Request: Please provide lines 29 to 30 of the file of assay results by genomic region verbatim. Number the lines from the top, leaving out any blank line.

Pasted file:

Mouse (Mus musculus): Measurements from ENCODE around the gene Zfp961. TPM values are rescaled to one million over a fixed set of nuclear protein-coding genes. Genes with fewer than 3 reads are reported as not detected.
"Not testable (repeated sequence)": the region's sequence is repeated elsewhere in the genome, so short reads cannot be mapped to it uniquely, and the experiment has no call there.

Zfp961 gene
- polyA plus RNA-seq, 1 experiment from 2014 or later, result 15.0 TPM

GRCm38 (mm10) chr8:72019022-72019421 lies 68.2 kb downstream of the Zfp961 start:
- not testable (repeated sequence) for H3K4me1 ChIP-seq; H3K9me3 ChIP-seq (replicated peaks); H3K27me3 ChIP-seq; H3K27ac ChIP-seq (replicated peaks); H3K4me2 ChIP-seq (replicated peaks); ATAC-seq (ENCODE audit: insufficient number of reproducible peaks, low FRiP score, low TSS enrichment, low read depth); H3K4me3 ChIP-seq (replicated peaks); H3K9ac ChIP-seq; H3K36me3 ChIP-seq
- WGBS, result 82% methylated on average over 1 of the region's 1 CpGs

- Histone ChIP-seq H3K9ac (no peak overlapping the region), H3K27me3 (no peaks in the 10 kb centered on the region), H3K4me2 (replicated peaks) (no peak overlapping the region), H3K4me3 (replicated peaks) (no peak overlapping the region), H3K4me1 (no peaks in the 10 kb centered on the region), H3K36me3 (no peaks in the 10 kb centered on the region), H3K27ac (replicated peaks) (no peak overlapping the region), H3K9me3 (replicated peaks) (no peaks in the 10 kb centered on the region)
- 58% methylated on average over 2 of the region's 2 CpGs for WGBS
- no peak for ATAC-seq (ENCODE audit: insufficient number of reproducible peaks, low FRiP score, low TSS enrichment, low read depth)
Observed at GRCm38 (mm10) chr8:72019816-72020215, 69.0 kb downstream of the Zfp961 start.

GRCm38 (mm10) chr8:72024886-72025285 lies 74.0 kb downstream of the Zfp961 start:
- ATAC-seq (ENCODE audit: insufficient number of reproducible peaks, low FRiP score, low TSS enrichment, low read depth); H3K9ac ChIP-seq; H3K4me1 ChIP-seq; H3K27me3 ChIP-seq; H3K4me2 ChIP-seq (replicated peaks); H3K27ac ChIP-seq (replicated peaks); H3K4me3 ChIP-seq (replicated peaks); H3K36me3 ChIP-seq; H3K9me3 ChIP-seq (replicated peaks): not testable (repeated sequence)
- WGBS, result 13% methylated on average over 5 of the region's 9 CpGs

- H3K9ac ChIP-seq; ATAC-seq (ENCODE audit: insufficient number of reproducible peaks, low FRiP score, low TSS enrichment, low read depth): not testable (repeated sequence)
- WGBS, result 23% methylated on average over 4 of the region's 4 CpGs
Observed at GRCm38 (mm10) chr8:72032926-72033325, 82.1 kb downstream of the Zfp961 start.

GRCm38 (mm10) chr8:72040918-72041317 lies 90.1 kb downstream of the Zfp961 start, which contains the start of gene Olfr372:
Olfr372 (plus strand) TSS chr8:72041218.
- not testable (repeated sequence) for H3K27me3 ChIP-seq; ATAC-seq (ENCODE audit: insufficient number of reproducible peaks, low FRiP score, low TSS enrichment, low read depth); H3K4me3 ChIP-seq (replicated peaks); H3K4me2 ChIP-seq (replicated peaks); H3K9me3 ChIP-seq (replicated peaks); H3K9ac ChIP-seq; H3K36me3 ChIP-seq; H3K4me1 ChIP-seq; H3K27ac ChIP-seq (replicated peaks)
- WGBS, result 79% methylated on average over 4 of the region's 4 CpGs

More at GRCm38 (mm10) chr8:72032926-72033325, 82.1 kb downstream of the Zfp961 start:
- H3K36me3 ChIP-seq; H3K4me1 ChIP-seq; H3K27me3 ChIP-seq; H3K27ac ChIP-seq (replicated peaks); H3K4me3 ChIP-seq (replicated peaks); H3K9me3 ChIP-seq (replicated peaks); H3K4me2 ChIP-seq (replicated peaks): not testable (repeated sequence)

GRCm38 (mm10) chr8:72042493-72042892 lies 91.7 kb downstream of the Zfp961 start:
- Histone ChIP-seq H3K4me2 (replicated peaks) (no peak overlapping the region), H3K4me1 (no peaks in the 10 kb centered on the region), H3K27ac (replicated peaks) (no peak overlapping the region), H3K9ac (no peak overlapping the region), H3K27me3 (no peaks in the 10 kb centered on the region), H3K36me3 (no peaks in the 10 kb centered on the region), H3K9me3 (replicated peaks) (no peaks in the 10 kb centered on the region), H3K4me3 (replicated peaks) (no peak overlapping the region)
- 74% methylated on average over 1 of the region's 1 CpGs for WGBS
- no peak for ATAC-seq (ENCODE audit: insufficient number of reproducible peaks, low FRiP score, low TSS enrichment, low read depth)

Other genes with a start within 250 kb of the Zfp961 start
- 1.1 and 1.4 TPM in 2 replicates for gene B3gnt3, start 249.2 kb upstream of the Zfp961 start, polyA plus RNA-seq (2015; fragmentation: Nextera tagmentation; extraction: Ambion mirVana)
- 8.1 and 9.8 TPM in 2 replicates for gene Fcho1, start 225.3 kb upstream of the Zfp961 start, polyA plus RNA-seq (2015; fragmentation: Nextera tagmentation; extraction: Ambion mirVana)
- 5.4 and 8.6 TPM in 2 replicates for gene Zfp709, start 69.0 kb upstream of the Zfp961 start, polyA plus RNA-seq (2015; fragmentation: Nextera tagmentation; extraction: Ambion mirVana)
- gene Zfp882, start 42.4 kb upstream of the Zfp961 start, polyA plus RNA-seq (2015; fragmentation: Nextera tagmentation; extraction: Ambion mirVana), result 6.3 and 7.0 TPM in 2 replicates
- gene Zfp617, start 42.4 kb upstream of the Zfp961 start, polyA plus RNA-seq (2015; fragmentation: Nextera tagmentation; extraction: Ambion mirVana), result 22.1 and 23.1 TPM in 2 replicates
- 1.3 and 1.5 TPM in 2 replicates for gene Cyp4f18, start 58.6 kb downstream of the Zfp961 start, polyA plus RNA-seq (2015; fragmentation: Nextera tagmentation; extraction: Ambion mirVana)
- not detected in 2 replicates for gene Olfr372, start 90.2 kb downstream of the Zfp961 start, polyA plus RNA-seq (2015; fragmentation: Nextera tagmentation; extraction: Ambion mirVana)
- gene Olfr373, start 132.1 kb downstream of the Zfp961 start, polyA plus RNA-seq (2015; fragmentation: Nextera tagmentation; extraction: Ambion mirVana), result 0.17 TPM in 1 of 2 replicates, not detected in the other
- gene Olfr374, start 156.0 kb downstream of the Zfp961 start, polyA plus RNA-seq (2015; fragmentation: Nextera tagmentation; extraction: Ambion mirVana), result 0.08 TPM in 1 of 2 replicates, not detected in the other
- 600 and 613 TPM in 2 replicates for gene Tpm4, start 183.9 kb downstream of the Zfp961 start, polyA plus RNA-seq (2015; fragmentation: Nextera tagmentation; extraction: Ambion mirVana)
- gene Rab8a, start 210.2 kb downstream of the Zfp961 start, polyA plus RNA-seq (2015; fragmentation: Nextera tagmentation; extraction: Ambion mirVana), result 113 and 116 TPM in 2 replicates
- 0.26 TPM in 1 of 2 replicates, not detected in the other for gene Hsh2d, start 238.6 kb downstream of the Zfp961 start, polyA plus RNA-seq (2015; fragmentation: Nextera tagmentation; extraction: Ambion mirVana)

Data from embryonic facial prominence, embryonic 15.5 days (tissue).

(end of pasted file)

- 1.1 and 1.4 TPM in 2 replicates for gene B3gnt3, start 249.2 kb upstream of the Zfp961 start, polyA plus RNA-seq (2015; fragmentation: Nextera tagmentation; extraction: Ambion mirVana)
- 8.1 and 9.8 TPM in 2 replicates for gene Fcho1, start 225.3 kb upstream of the Zfp961 start, polyA plus RNA-seq (2015; fragmentation: Nextera tagmentation; extraction: Ambion mirVana)